Take the 2-minute tour ×
Stack Overflow is a question and answer site for professional and enthusiast programmers. It's 100% free.

I am trying to implement classes implementing the wav playing, as explained in this example. The relevant code part is here :

/* Setup for conversion */
wav_cvt.buf = malloc(wav_len * wav_cvt.len_mult);
wav_cvt.len = wav_len;
memcpy(wav_cvt.buf, wav_buf, wav_len);

/* We can delete to original WAV data now */

/* And now we're ready to convert */

When a wav file finishes playing (I am not going to play it again), do I need to free the memory buffer that is malloc()-ed above? Or is it done automatically somewhere?

share|improve this question
Whatever you malloc, you have to free. I am not sure of this specific case but in general this is the symantics. –  balki Jun 24 '11 at 8:37
This must be specified in the documentation of SDL_FreeWAV(), however it would be surprising (and quite asymetric) that SDL requires you to allocate manually but takes care of the deletion itself (how can it know how you allocated your memory ?) –  ereOn Jun 24 '11 at 8:39
@ereOn wav memory is allocated in SDL_LoadWAV, and freed with SDL_FreeWAV, but that is not what I am asking. Everything tells you (and @Armen) are right. –  BЈовић Jun 24 '11 at 8:51
If you are using classes then why is this question tagged as C –  Tim Jun 24 '11 at 9:13
@Tim Because the same thing is done for C. Should this malloc()-ed memory be free()-ed or not? –  BЈовић Jun 24 '11 at 10:15

3 Answers 3

up vote 3 down vote accepted

No, nothing is done automatically. You must free it.

share|improve this answer
I thought the same, but I couldn't find an example or a claim that would back it up. Can you provide a link which supports it? –  BЈовић Jun 24 '11 at 8:51
@VJo, how about en.wikipedia.org/wiki/Malloc –  Alex B Jun 24 '11 at 11:28

Remember that C (and anything of it's implementation) doesn't manage dynamic memory allocation automatically, whenever you have allocated some pieces of memory (mark the memory offset as USED), you should free() it when you are done to remark that offset as UNUSED. But that's not MUST!!!.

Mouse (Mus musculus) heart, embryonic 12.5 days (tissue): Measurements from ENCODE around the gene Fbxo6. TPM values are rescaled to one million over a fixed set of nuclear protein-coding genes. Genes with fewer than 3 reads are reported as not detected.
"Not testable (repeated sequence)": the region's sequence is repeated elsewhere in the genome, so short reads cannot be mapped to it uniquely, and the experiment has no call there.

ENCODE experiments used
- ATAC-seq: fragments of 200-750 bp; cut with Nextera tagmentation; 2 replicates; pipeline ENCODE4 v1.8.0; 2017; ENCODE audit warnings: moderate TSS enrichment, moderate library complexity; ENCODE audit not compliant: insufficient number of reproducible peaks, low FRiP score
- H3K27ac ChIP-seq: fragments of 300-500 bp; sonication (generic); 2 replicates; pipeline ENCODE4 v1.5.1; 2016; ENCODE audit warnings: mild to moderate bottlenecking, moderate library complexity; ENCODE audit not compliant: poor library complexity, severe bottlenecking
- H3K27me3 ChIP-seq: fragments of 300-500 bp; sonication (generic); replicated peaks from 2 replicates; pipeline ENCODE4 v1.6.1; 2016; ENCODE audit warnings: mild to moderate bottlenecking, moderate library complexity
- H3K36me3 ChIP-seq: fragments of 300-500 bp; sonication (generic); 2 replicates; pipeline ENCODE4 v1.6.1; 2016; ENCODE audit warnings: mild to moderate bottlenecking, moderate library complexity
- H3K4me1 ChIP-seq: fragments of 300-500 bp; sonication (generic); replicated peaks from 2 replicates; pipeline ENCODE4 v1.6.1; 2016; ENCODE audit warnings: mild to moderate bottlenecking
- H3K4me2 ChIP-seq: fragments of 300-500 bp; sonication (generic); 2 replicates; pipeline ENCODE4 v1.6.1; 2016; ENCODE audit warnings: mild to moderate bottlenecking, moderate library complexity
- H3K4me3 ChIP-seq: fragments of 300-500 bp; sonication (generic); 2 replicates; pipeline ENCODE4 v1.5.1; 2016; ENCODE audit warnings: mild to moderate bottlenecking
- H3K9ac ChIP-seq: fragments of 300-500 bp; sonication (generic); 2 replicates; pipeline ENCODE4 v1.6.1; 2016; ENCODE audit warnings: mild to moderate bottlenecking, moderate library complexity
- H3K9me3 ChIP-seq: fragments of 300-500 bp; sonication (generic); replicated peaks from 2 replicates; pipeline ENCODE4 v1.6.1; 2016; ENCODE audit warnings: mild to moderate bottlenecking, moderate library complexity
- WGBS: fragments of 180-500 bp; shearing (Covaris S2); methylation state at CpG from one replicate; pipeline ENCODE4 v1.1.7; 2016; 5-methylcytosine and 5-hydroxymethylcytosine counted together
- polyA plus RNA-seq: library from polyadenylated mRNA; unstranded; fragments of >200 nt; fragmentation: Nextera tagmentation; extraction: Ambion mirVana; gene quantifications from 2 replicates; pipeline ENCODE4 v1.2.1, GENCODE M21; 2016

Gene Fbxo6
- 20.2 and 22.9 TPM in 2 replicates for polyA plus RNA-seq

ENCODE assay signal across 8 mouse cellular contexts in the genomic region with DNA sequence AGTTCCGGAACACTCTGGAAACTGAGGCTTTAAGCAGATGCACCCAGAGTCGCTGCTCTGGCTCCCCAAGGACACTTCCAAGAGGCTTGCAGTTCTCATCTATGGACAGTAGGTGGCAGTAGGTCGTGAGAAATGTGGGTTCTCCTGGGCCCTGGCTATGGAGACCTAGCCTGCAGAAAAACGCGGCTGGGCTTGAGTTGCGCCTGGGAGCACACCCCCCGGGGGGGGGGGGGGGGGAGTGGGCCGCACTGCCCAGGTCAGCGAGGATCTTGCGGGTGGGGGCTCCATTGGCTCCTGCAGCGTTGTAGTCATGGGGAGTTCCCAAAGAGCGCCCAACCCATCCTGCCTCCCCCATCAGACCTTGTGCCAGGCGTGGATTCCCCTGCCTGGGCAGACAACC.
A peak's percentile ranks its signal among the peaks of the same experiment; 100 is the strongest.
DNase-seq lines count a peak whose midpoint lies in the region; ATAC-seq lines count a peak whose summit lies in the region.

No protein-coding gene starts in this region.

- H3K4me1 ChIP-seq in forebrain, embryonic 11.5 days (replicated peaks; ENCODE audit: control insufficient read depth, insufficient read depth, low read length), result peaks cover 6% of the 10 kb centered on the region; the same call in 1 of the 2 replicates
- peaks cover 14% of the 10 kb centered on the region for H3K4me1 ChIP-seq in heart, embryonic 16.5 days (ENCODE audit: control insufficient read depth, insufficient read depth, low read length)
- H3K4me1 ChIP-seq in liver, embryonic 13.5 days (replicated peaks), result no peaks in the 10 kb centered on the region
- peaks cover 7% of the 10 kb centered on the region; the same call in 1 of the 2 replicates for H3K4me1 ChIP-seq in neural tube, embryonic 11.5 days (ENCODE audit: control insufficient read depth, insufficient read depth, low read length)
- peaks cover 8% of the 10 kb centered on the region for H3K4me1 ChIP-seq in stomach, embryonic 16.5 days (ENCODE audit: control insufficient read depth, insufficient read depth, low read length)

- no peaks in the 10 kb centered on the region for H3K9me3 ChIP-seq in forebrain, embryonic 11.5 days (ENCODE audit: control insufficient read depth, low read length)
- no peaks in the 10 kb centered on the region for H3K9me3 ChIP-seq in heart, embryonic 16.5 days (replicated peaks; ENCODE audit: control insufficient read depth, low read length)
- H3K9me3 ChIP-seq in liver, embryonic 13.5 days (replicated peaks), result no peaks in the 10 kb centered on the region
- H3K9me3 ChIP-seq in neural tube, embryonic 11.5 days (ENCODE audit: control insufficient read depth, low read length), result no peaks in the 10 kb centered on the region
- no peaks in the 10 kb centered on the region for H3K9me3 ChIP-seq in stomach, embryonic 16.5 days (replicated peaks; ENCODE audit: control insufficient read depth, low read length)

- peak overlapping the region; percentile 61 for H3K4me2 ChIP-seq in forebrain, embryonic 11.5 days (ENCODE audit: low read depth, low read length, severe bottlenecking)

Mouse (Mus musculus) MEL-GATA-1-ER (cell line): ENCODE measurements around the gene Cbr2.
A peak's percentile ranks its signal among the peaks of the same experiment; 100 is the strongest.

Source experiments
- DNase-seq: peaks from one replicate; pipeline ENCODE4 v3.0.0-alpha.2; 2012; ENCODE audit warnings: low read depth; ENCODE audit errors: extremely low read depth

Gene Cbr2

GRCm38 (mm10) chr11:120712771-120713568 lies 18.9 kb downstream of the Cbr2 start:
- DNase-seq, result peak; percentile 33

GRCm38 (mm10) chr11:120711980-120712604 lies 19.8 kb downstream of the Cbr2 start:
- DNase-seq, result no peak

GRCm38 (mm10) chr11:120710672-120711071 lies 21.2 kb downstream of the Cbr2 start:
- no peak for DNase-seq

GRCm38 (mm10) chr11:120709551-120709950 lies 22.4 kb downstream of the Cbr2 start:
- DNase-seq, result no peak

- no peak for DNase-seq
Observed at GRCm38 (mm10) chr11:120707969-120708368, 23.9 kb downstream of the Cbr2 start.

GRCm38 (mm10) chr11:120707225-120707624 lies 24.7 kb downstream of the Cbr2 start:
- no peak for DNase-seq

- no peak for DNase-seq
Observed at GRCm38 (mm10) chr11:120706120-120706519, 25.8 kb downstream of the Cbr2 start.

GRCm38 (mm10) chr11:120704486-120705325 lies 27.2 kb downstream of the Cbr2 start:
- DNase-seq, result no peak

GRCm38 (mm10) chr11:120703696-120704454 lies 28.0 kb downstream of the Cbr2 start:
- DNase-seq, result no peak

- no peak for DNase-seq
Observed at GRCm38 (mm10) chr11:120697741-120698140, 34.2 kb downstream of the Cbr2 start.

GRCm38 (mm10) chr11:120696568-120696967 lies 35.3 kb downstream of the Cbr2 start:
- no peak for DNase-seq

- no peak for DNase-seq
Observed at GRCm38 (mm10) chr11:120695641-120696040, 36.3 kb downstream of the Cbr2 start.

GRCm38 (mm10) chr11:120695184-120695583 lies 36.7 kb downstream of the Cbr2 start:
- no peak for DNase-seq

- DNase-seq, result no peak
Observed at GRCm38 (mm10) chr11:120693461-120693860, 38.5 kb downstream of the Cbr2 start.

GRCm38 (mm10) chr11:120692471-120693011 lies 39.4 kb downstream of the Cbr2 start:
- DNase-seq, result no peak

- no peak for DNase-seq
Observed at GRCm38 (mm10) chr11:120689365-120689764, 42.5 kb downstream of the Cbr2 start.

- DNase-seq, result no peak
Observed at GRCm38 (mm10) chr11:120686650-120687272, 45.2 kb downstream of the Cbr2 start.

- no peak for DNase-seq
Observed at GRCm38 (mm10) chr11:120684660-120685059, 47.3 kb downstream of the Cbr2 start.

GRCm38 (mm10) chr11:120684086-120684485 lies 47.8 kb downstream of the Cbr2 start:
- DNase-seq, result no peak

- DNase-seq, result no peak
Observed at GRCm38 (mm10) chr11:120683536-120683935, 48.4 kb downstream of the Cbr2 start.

share|improve this answer
why is free(); ing it not a must –  Tim Jun 24 '11 at 9:18
@Tim, well, it is not if you like to leak memory and be universally hated. –  Alex B Jun 24 '11 at 11:31

Any malloc is generally free'd elsewhere by the same module. I say generally because you may never intend to give the memory back for performance or persistence reasons. Furthermore, memory allocations will be reclaimed by the operating system when the process terminates regardless You're not endangering the system.

Since you malloced the buf, you should actually free it yourself. Save SDL_FreeWav for wave buffers passed to you by SDL that you are done with (such as from SDL_LoadWav).

Internal to SDL_LoadWav, will be a malloc call by SDL. SDL_FreeWav is a wrapper around the corresponding free. This allocate/deallocate function pairing is common as some libraries may implement custom memory management routines that resemble or wrap malloc and free. They may even open up new heap contexts that are not accessible from the standard functions, and intended to be private. There's not even a requirement that the memory be allocated on a heap, but this is orthogonal to your question.

It's likely that SDL_FreeWav is just a straight free, but when a library provides deallocation functions you should prefer those in case the behaviour differs.

When in doubt, always call the deallocation routine if you believe you're done with the memory resource. Double free errors are noisy and generally generate stack traces that will let you quickly identify the problem. Other libraries such as glib will usually have built-in diagnostics that will alert you to overzealous deallocation. Deallocating aggressively also aids in locating logical errors: If you think you're done with the memory, but some other part of the program isn't, the resource use will need to be re-examined.

share|improve this answer

Your Answer


By posting your answer, you agree to the privacy policy and terms of service.

Not the answer you're looking for? Browse other questions tagged or ask your own question.